L'Arpeggiata Takes Baroque Traditions off the Page
Monday, March 12, 2012 - 02:02 PM
There is no shortage of concert halls and churches offering performances of the passion story this time of year, whether it’s Bach’s St. John Passion or contemporary versions by Osvaldo Golijov and David Lang.
L’Arpeggiata’s “Via Crucis” is another – but with a twist.
This 10-member, French period-instrument group will team up with the Corsican vocal ensemble Barbara Furtuna at Zankel Hall on Thursday night for an unusual program that features works by the 17th-century Italian composers like Monteverdi, Biber and Merula as well as traditional music from Italy and Corsica. As such, it keeps feet in both the classical and the folk-music camps, blending the sacred and secular, written-down and improvised. WQXR will broadcast the concert starting at 8 pm.
Over the past decade, L’Arpeggiata has frequently presented genre-spanning programs that seek to demonstrate how Baroque art music drew liberally from the creative freedoms of the folk and popular sphere. The group is not afraid to stretch the performance traditions of so-called early music, incorporating improvisatory detours, sultry Latin riffs and earthy vocals. Pluhar has said that the larger point is not to pander through “crossover” commercialism but to create a “living Baroque.”
In a video interview she discusses how the ensemble previously recorded an album called “Los Impossibles,” which traced Mexican folk styles back to manuscripts in 17th-century Italy and Spain. “We don’t casually mix different styles but I always try to find the connection with the music that we actually perform with the 17th century.” (New York audiences can sample L’Arpeggiata’s programming in three other concerts this week as part of their Carnegie Hall “Perspectives” series.)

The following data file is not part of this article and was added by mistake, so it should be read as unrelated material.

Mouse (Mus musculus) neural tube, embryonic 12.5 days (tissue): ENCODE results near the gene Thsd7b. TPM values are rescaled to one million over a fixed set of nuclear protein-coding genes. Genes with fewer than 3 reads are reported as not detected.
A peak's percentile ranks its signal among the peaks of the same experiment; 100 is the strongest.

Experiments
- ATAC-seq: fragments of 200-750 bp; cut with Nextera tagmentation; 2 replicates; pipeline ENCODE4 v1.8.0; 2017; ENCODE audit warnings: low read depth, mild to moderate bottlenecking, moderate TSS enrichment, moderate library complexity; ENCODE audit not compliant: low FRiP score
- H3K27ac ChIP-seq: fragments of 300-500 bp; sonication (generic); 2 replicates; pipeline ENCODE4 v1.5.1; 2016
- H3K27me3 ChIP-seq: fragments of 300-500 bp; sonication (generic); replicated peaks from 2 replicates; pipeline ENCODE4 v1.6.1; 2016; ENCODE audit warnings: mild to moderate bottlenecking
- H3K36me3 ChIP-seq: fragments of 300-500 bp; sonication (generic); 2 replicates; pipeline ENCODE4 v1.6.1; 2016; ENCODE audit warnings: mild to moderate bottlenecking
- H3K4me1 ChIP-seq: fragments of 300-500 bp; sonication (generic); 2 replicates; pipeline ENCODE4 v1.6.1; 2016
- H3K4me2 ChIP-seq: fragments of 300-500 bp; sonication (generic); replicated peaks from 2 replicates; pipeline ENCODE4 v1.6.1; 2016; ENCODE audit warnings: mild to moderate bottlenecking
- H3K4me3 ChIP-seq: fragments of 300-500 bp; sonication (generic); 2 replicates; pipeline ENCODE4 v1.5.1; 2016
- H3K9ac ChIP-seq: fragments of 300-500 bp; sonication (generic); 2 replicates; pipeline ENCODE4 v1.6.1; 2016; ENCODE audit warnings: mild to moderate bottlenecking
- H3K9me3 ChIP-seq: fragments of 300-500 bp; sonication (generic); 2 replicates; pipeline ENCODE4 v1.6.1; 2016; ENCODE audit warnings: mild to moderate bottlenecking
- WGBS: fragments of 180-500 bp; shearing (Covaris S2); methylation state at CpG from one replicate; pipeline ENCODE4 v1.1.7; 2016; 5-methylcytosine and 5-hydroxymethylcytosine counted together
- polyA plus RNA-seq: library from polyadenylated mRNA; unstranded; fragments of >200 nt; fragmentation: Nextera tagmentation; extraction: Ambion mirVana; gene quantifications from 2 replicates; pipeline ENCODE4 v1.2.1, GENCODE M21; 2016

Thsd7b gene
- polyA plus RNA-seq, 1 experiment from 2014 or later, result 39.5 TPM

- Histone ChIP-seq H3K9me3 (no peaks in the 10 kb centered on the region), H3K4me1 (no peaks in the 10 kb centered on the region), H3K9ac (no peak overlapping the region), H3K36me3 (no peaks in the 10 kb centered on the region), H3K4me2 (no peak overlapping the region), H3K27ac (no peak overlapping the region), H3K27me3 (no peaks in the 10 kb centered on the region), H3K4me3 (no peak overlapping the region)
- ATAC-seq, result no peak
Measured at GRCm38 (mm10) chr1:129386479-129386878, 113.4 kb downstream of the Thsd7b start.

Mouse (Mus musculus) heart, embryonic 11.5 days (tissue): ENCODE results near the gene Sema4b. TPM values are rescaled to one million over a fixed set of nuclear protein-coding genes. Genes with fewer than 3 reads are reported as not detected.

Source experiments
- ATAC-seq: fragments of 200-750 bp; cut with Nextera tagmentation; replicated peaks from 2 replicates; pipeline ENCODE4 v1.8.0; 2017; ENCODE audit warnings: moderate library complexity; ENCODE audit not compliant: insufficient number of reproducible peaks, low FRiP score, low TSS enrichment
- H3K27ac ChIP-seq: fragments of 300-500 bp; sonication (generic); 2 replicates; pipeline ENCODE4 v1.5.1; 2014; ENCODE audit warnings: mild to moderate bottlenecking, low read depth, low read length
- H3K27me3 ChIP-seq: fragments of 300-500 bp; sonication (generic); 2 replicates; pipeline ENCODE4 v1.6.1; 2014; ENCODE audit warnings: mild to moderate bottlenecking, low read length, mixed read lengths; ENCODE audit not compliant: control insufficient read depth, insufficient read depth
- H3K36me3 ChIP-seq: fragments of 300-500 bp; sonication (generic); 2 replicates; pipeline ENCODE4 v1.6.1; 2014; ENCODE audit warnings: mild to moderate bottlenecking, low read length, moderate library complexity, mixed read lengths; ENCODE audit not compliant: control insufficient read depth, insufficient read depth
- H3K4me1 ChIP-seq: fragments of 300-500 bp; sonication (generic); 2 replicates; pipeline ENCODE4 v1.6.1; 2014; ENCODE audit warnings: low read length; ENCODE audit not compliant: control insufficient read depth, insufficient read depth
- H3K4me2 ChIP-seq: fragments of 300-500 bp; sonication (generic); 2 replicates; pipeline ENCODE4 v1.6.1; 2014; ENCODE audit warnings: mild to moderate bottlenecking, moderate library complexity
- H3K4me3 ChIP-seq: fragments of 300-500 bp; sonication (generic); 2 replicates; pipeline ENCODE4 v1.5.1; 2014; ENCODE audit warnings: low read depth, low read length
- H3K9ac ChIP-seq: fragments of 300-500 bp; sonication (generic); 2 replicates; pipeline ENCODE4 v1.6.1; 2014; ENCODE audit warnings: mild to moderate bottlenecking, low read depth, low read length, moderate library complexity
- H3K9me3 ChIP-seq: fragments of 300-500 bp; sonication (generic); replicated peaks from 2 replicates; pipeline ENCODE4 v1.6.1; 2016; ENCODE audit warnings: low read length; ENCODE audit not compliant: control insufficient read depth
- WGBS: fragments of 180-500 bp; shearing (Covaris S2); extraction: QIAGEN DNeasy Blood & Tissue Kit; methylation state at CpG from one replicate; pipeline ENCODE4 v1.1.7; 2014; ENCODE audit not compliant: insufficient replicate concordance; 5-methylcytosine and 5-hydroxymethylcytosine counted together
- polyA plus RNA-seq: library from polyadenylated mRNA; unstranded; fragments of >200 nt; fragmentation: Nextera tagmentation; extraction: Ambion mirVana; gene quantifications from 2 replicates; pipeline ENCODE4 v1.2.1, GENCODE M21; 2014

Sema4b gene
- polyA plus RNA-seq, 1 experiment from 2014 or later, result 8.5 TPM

“Via Crucis,” or “way of the cross,” which is based on the group’s 2010 album of the same title, contains movements from Biber's Rosary Sonata leading to ululating chants, florid Baroque laments by Merula giving way to foot-stamping dances. Seventeenth-century Italy is the starting point but the sounds of dulcimer, harp and archlute bring to mind modern folk traditions.
L’Arpeggiata’s latest album is “Los Pájaros Perdidos” (The Lost Birds), which turns its focus to Venezuela, Argentina and Paraguay. Here the group attempts to show how South American plucked instruments (the cuatro, bandolin and charango) are direct descendants of those introduced from Spain and Portugal, particularly the lute, Baroque guitar and Renaissance harp. Playing techniques have been cultivated locally and adapted to indigenous songs, just as dances and songs exhibit rhythmic and harmonic structures that would be recognizable to anyone familiar with Baroque forms.
If it sounds a bit didactic in concept, like many of L’Arpeggiata’s projects, the outcome is quite the opposite – sensual, colorful and a bit raucous. For an ensemble that sometimes makes room for a dancer or actor on stage, it’s safe to say the group keeps it as loose as possible.
Watch L'Arpeggiata and Barbara Fortuna play Maria: